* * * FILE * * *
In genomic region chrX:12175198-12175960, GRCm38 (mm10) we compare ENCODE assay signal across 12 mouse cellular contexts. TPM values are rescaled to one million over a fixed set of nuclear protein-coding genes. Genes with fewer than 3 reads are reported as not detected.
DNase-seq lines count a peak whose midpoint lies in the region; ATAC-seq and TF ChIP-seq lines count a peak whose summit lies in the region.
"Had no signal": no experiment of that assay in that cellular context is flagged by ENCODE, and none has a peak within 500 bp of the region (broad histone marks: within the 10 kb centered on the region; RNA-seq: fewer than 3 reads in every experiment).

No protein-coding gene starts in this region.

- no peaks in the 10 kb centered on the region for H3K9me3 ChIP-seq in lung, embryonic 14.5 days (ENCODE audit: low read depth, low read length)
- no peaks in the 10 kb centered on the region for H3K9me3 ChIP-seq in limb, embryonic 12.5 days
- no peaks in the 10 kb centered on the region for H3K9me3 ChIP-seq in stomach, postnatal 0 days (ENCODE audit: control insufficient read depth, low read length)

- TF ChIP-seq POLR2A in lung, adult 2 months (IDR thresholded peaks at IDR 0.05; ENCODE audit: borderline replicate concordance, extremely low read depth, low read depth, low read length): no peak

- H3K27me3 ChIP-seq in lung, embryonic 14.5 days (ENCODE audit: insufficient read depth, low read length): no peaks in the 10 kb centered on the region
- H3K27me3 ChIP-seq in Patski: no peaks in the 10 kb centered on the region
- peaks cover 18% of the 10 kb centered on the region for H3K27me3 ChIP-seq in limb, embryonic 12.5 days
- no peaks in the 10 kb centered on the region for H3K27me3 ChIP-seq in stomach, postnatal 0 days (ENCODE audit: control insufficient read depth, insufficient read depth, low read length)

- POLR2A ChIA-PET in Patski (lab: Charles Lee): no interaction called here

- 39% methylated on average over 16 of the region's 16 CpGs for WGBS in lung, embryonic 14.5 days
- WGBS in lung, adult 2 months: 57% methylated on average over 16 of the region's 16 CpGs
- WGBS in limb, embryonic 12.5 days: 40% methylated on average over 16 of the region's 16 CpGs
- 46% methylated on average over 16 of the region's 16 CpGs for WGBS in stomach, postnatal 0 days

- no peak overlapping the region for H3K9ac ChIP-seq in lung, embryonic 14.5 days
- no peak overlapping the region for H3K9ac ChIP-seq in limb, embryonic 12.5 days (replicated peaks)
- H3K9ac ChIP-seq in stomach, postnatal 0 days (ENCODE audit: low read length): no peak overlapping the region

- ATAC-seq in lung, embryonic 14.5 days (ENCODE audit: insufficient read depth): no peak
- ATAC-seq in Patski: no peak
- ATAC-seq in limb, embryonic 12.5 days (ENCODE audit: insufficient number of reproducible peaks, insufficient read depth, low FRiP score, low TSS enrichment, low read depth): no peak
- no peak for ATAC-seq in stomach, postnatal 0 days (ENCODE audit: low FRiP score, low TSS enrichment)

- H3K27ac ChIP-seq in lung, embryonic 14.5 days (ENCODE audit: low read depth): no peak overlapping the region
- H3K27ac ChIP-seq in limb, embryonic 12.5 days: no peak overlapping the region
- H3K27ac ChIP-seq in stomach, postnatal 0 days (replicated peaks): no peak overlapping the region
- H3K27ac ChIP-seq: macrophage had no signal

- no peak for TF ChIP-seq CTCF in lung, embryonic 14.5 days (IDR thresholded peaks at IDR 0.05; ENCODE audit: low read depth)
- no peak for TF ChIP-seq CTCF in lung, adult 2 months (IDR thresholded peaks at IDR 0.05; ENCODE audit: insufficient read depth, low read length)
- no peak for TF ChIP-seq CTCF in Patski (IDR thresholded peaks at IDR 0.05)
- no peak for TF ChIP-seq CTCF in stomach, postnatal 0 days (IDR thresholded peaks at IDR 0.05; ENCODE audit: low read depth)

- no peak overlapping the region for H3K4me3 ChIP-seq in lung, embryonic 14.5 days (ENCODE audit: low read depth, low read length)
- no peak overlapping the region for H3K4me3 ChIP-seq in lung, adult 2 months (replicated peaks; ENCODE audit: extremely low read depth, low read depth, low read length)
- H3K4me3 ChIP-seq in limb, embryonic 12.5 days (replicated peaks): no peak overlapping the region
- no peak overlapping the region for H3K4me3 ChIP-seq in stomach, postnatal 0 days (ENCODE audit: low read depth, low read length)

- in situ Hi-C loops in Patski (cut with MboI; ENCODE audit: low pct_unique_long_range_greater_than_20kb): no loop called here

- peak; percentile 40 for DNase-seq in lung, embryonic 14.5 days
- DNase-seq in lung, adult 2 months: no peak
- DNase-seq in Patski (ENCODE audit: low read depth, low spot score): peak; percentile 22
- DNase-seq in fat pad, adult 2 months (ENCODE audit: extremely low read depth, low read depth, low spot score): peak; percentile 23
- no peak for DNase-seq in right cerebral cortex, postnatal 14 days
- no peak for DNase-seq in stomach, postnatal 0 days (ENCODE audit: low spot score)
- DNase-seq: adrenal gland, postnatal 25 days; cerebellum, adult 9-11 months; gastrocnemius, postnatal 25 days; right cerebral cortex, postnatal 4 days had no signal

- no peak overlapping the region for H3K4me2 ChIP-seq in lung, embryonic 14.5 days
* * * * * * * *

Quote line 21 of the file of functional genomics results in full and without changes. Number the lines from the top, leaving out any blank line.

- ATAC-seq in lung, embryonic 14.5 days (ENCODE audit: insufficient read depth): no peak